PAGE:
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The Obama administration’s newly released strategic guidance for the Defense Department emphasizes the importance of defending U.S. interests in the Asia-Pacific. It’s ironic that elements of the strategy suggest the United States will welcome more risk on the Korean peninsula.
With the administration’s focus on dealing with the growing challenge from China, the ongoing necessity of countering militants and preserving stability in the Middle East, and the requirement to cut defense spending, the new strategy offers up changes to U.S. forces that threaten to weaken deterrence on the peninsula and lessen our ability to handle a potential conflict there in an effective, decisive fashion.
A key tool of allied deterrence has been bilateral military exercises. Although the strategy document admits that “these activities reinforce deterrence” and enhance the capabilities of the partner military, it also asserts that “with reduced resources, thoughtful choices will need to be made regarding the location and frequency of these operations.” Will the United States continue to participate in the annual Foal Eagle exercises, which involve thousands of troops in ground, air, and sea maneuvers? Next time North Korea carries out a provocation, will the United States, as it has in the past, find it can afford to send a carrier strike group and F-22 fighters to exercise in the region as a show of force? These had not been open questions; now they are.
The new strategy offers up changes to U.S. forces that threaten to weaken deterrence on the peninsula and lessen our ability to handle a potential conflict there in an effective, decisive fashion.
Also deeply concerning, the strategy document jettisons the “two major regional contingencies” construct—the idea that the United States would maintain a capability to fight two simultaneous wars. The Obama administration’s recent talk of an Asian “pivot” has been somewhat blunted in the document, which states that “the United States will continue to place a premium on U.S. and allied military presence in … partner nations in and around” the Middle East. And despite its eagerness to extricate itself from conflicts in the Muslim world, the administration involved itself last spring in a new war in Libya, while conflict with Iran is an ever-present possibility. In the event of a serious intra-Korean conflict, what will happen if the peninsula isn’t host to the only U.S.-relevant war in the offing?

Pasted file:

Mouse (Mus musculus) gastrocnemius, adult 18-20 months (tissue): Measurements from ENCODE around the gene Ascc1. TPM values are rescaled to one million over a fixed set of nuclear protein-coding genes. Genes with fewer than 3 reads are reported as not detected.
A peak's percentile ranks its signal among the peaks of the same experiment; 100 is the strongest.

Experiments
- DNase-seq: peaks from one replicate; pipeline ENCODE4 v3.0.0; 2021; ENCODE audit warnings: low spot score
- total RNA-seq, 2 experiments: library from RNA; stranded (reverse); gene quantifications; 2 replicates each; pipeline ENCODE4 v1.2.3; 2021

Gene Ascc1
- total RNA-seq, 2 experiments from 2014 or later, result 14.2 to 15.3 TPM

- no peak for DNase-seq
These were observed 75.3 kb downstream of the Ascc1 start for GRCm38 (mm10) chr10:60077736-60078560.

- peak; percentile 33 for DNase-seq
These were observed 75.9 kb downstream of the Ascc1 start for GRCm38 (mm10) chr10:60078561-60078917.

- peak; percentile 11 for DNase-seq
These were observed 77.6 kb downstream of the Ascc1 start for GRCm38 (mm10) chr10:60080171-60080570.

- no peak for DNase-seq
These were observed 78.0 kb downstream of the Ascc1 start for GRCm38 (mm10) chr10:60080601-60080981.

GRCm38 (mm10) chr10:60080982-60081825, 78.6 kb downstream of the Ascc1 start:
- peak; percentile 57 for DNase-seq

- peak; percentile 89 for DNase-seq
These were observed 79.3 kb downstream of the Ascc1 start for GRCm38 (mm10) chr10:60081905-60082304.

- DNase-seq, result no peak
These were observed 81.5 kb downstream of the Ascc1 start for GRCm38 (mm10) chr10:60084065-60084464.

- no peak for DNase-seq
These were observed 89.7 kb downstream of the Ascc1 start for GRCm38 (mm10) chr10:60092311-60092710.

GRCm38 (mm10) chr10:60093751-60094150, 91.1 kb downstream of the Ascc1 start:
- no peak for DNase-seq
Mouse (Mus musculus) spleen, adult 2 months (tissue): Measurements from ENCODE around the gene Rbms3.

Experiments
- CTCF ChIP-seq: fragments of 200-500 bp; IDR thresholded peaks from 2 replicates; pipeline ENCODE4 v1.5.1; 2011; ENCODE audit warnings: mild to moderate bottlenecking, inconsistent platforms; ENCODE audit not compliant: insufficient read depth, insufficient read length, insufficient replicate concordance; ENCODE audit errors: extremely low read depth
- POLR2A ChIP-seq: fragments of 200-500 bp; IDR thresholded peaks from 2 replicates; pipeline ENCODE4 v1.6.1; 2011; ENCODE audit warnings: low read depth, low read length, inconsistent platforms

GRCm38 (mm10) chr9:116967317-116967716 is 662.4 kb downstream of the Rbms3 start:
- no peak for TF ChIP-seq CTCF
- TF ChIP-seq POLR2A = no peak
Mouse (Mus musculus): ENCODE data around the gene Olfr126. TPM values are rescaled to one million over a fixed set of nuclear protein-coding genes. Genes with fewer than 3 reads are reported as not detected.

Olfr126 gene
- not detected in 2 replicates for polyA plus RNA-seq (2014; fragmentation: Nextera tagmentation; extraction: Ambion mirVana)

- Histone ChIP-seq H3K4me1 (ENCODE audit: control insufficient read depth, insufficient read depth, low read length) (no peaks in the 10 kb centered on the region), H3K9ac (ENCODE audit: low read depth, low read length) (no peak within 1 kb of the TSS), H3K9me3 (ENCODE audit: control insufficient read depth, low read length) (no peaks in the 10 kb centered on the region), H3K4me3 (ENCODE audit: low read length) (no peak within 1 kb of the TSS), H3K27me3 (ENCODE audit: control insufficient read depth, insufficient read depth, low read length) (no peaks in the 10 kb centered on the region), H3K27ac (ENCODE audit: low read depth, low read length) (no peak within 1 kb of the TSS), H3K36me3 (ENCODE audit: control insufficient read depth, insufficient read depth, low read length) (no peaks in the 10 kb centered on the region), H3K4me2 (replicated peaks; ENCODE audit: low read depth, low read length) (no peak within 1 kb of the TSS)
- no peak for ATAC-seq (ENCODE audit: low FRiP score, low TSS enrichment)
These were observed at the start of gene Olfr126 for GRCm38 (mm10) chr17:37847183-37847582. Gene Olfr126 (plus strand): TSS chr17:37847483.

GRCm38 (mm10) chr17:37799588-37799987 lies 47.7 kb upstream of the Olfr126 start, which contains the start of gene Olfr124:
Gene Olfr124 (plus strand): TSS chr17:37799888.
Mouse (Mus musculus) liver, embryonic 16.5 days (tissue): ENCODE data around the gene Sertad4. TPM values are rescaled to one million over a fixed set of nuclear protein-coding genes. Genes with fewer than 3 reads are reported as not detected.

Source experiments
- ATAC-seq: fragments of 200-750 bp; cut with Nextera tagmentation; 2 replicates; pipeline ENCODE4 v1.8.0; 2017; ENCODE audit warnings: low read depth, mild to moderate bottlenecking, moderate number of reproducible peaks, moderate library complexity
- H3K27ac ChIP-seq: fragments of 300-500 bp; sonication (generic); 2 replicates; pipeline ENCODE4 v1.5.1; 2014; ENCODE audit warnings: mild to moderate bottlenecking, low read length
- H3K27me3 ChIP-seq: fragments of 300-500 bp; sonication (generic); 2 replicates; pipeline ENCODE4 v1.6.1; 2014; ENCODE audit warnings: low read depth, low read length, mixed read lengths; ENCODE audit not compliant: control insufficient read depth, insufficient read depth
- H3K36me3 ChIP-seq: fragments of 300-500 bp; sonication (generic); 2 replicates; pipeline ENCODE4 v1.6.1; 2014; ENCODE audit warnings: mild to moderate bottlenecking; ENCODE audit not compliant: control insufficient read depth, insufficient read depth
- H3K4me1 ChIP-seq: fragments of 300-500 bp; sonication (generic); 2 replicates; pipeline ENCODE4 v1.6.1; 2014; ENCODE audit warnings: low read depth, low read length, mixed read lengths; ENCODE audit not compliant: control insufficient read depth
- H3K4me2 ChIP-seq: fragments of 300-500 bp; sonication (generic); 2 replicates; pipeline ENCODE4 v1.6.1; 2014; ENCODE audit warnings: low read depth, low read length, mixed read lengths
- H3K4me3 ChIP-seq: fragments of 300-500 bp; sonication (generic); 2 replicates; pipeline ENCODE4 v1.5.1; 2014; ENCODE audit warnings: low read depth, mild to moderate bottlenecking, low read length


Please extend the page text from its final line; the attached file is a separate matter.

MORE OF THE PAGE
What’s more, it is now less clear what the American contribution would amount to should the Korean peninsula be the site of the only major regional contingency relevant to American interests. The primary deterrent to North Korean aggression for the past five-plus decades has been the presence of U.S. troops south of the 38th parallel. But even if those 28,500 troops are supplemented as the United States rebalances its forces towards Asia, there is now a real question about the nature of the follow-on force that would deploy to the peninsula in the event of a war. The new strategic guidance strongly suggests that the joint force will be tailored specifically to deal with anti-access/area-denial threats—asymmetric capabilities designed to counter U.S. power projection forces. Yet, other than enhanced missile defenses, the strategy does not specifically call for any capabilities that are of particular relevance to a peninsular conflict, such as F-35 joint strike fighters, next-generation counter-battery/artillery defense capabilities, or a renewed capacity for Marine Corps amphibious landings.